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Flexible Spending Account (FSA)

What is a Flexible Spending Account (FSA)?

A flexible spending account (FSA) is a type of savings account that provides the account holder with specific tax advantages. An FSA, sometimes called a flexible spending arrangement, is set up by an employer for an employee. The account allows employees to contribute a portion of their regular earnings to pay for qualified expenses related to medical and dental costs.

What are the types of Flexible Spending Account?

FSAs can be established to cover either childcare (dependent) expenses or healthcare expenses. If your employer offers a program that includes both FSAs, you can enroll in either or both FSAs through separate enrollments and identified reductions in your compensation for each.

The two types are similar in some ways, but differ in their purpose, the amount of contributions allowed each year, and qualified expenditures:

Healthcare FSA

  • Purpose: The account is limited to the payment of medical and healthcare expenses not paid for by insurance – usually deductibles, co-payments, and coinsurance for the employer-provided health plan. Generally, any medical expenditure that can be deducted from your gross income for taxes is allowed.
  • Annual Contribution Limit: Prior to the passage of the Patient Protection and Affordable Care Act (APA), there was not a statutory limit on the amount of funds an employer could contribute to an FSA. Employers that establish the accounts, however, can cap employee contributions in a single year; few plans allow more than a $5,000 annual contribution. The APA limits annual contributions to $2,500 per employee (future maximum amounts will be indexed to inflation) beginning in 2013.
  • Immediate Fund Availability: The total amount that you agree to contribute to the FSA in the coming year is available to you on the first day of the year. In other words, if you agree to reduce your income by $2,400 in the coming year to participate in the account, the full $2,400 is available to you for qualified expenses on January 1st, even though your pay will be reduced $200 in each of the following 12 months of the year. This aspect of the FSA is an assumed risk of the employer in that you may not remain with the company for the full 12 months of deductions. Any amounts paid over and above your actual contributions will be at the expense of the employer. This is one reason why smaller employers or companies with high turnover rates are reluctant to offer healthcare FSAs.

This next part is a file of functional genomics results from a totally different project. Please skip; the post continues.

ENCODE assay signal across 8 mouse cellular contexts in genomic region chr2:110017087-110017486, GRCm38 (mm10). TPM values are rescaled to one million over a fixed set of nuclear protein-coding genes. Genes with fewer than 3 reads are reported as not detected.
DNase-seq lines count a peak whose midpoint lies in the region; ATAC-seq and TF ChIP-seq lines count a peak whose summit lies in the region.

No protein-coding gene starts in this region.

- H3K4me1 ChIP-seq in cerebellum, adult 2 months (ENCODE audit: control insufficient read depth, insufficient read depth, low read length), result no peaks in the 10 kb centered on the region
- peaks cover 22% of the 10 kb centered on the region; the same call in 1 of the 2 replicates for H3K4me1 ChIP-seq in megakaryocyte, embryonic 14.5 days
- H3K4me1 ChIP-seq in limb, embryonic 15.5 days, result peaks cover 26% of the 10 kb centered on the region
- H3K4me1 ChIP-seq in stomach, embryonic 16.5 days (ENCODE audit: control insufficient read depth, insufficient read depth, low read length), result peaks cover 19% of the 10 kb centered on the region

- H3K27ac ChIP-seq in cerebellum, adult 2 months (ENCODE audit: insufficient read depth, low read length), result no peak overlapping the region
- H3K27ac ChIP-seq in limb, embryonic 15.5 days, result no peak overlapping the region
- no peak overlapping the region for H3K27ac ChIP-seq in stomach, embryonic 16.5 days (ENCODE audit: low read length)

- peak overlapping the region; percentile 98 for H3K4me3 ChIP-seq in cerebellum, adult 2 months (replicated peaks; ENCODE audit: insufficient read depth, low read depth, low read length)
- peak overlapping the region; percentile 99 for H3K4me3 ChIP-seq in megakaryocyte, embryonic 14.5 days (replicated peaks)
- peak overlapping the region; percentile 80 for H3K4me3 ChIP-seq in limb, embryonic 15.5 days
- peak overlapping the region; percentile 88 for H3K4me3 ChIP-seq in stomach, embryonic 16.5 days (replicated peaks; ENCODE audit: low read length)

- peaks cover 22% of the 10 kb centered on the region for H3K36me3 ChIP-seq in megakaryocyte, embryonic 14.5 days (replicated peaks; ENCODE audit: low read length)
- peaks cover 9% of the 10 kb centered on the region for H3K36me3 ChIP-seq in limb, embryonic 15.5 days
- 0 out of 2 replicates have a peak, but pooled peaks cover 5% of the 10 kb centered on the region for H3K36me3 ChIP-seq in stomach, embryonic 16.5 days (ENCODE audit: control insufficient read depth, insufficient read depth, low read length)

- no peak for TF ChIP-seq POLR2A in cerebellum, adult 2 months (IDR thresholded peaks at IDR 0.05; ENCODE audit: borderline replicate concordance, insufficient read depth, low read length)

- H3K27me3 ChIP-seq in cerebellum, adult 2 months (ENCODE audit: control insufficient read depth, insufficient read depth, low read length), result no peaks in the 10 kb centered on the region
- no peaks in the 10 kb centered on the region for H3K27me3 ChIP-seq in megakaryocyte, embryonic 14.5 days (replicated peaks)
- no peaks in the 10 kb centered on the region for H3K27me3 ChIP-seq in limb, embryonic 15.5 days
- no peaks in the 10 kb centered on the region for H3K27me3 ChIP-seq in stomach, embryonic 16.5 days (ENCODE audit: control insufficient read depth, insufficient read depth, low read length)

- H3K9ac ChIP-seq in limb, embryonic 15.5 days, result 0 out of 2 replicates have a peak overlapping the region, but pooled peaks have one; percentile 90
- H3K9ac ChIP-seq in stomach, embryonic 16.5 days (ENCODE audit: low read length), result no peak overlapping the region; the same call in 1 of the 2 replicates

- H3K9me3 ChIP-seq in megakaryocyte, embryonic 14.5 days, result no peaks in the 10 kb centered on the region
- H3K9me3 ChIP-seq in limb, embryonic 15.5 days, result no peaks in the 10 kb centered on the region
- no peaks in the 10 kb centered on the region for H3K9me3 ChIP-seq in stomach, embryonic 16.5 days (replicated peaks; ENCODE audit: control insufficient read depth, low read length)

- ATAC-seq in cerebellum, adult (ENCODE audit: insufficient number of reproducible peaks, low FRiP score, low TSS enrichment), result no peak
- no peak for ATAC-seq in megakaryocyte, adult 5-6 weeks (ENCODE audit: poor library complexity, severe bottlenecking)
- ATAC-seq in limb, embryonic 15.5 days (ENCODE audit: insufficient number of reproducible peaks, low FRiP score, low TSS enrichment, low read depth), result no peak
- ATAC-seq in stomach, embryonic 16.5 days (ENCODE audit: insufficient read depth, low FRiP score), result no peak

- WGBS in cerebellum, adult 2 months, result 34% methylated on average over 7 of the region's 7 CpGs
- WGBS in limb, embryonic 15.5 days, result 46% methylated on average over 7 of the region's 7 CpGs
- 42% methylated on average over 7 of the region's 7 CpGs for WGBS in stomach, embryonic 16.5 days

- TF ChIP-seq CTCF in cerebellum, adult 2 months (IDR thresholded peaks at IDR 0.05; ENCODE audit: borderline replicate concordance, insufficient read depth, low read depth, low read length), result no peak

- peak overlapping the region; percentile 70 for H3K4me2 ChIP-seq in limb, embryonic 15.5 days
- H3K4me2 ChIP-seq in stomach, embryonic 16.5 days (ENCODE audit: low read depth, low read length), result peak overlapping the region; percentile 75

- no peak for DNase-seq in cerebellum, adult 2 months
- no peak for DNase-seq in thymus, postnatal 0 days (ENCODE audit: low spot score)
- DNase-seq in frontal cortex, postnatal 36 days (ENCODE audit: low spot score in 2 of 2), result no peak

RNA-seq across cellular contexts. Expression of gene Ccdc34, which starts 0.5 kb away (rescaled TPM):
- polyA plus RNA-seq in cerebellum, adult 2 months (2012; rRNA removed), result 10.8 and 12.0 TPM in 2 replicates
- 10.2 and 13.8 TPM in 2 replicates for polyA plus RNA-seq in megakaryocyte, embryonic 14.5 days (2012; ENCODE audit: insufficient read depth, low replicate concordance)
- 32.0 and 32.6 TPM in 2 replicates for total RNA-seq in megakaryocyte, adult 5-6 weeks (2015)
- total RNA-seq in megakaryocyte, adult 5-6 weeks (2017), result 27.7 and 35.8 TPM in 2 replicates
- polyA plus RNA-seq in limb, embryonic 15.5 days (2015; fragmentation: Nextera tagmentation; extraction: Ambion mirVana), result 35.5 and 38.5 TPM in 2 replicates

• Eligible Expenses: The plans are intended to generally cover your out-of-pocket medical, dental, vision, and pharmacy expenses. In 2011, the law was changed to limit the latter to those drugs requiring a physician’s prescription; it does not include over-the-counter drugs. Fortunately, there are a wide variety of treatments and equipment that do qualify if medically necessary. IRS Publication 502 contains a detailed list of expenses that are eligible and ineligible, as well as an explanation of what is deemed to be “medically necessary” and the documents required to prove such status.
  • Administration: Many employers issue debit cards to employees with FSA plans to pay for all eligible expenses. Some also require that the employees who use the cards provide itemized receipts to the plan to verify eligibility. Fortunately, the method of payment and the accounting requirements are not cumbersome for most FSA participants, and should not be a determinant in the decision of whether or not to participate in the plan.
  • Coordination With a Healthcare Savings Account: Generally speaking, you cannot participate in both a healthcare FSA and a healthcare savings account (HSA). However, there are exceptions and specific rules that apply which may affect you. For example, the FSA or HSA might be limited to vision, dental, and/or preventive care services only, eliminating the possibility of a “double dip.” You need to talk to your company’s human resources department and your accountant to be sure that you safely navigate the rules governing both types of accounts.

Dependent Care FSA

  • Purpose: Expenditures in this type of FSA are limited to tax-deductible daycare expenses incurred to care for your dependent children or a senior citizen who lives with you and is claimed as a “dependent” on your personal tax return. This includes children under the age of 13, as well as children or adults who are physically or mentally incapable of caring for themselves.
  • Annual Contribution Limit: The annual contribution is capped at $5,000 per year per household, regardless of the number of dependents covered. The amount paid by your employer on your behalf is not limited to your deducted wages, but any amounts paid by your employer in excess of the $5,000 will be attributed as income to you at the end of the year and subject to taxes. For example, your employer might agree to pay $1,000 monthly for your childcare, even though the amount that can be excluded from your gross income for tax purposes is limited to $5,000 per year (or $2,500 for married employees filing separate returns). As a result, the $7,000 excess representing the difference between the $12,000 paid by your employer and your $5,000 maximum exclusion will be reported as income to you for taxes, FICA, and FUTA. If married, both spouses must work to use a dependent FSA (unless the non-earning spouse is either disabled or a full-time student).